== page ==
Depression is more than just feeling sad. It’s a feeling that goes beyond “snap out of it!” And, unfortunately, it’s often misdiagnosed as the symptoms are different in men than in women.
Research points out that men have trouble saying out loud, “I have depression,” because of societal pressure to always be strong. Is the stigma worth your mental health though?
According to studies, professionals look for the same symptoms of depression in men as in women: sadness, increased emotions or fatigue. Women also tend to be more open about their emotions in general and will acknowledge when they feel sad or hopeless, while men are usually reluctant to speak about their feelings.
The good news: there’s always help!
According to the Journal of Psychiatry and Neuroscience, differing hormones in men and women is one of the major reasons for conflicting symptoms. The female hormone, oestrogen, is an important contributing factor for depression in women. In men, testosterone is often linked to anger and irritability (which can still manifest as depression).
Common symptoms to look out for:
- Physical pain like backache, headaches or stomach cramps
- Unexplained anger, aggression or irritability
- An unexplained change in sleeping patterns
- A decreased sexual appetite
- A feeling of hopelessness
- A lack of interest in hobbies or usual sport activities
- Reckless behaviour like drunk or dangerous driving.
What can I do about depression?
Don’t take these symptoms lightly. It’s important to get help. You don’t want to let this condition grow into something that can lead to suicide.
- Talk to a therapist about the symptoms you’re experiencing.
- Go easy on alcohol and nicotine which can further spark mood changes.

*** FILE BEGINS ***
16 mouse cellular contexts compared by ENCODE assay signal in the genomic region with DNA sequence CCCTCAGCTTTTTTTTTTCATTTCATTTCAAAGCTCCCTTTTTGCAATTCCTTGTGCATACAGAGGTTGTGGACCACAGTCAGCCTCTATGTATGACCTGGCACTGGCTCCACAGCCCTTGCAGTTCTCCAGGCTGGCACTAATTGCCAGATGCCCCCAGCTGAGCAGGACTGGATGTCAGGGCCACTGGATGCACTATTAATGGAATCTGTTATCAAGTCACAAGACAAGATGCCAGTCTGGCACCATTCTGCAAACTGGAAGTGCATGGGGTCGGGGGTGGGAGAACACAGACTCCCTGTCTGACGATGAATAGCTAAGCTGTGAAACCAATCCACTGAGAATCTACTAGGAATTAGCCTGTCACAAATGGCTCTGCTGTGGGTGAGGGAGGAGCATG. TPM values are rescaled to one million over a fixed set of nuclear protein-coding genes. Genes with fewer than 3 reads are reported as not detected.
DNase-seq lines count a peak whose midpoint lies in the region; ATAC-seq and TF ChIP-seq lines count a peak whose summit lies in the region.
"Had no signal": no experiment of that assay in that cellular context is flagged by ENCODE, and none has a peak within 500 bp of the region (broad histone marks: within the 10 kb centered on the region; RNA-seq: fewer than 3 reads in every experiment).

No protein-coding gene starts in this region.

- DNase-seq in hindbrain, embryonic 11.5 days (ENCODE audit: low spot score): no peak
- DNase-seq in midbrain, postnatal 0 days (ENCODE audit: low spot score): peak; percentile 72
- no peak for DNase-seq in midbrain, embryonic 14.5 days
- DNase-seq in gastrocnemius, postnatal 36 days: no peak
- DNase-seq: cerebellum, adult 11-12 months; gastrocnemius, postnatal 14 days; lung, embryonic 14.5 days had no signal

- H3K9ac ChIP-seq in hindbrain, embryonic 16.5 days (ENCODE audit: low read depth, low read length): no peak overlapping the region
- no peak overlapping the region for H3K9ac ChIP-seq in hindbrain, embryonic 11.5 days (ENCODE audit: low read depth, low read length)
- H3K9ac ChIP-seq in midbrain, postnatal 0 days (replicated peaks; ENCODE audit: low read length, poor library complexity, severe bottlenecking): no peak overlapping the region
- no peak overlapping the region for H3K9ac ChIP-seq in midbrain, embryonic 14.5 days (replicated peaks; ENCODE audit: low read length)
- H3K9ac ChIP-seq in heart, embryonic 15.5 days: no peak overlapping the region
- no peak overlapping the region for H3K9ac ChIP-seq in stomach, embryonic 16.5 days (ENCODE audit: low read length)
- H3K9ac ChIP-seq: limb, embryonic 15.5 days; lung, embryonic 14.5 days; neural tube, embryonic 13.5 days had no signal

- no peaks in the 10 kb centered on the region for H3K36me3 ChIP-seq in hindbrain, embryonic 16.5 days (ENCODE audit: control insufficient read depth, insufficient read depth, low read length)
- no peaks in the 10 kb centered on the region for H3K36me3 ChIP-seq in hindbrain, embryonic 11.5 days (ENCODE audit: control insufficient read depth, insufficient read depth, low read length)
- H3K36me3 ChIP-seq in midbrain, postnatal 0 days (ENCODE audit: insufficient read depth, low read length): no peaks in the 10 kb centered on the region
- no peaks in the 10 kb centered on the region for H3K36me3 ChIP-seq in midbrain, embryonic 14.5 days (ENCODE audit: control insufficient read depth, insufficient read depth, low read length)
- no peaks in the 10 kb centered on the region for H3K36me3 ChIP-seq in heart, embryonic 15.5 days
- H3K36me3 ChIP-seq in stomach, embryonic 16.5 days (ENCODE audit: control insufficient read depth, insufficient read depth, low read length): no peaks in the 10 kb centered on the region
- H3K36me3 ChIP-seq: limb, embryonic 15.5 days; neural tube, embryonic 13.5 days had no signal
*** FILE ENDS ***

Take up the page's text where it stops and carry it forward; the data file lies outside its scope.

- Talk to your doctor about antidepressants as a treatment. They make take some time to be effective, so be patient.
- A 30-minute walk may not be the magic cure to lift you out of depression, but exercise is a proven way to release endorphins in your body – giving you a feeling of happiness and contentment.
- Distraction is a technique to consider. If you feel like you’re going down an endless spiral, try to get up immediately and distract yourself with something that takes effort, like raking up the leaves, painting a room, or rearranging furniture.
- The importance of sleep cannot be emphasised enough. We need quality sleep for the body and mind to function at its best.
- There’s no shame in needing a shoulder to cry on. If you’re at the end of your tether, call a friend, relative or even a helpline. Having someone just listen is often all you need in the moment.
Help your loved one
If you suspect that a partner or family member is suffering, it might be difficult to get him to open up about his feelings. Take the soft approach at first. Tell him you’ve noticed that he seems down or anxious. It’s important to be clear that you’re trying to help, because you’ve noticed changes in his behaviour over a while. Don’t be confrontational, it’s not about attacking or putting the person on their guard.
What NOT to do:
Don’t say things like, “Just be happy!” or, “But you have no reason to be depressed.” Depression is a mental health condition; it’s not just something you can snap out of even if your life is “going well”. If the person says anything remotely related to suicide, take it seriously and get help from their family or friends.
The most important thing you can do is offer to hear him, to just listen, with no judgements. If you feel out of your depth, offer help in the form of a therapist or counsellor: you could save a life!
- Albert, PR, Why is depression more prevalent in women? Journal of Psychiatry and Neurosciences, July 2015,
- (URL: https://www.ncbi.nlm.nih.gov/pmc/articles/PMC4478054/)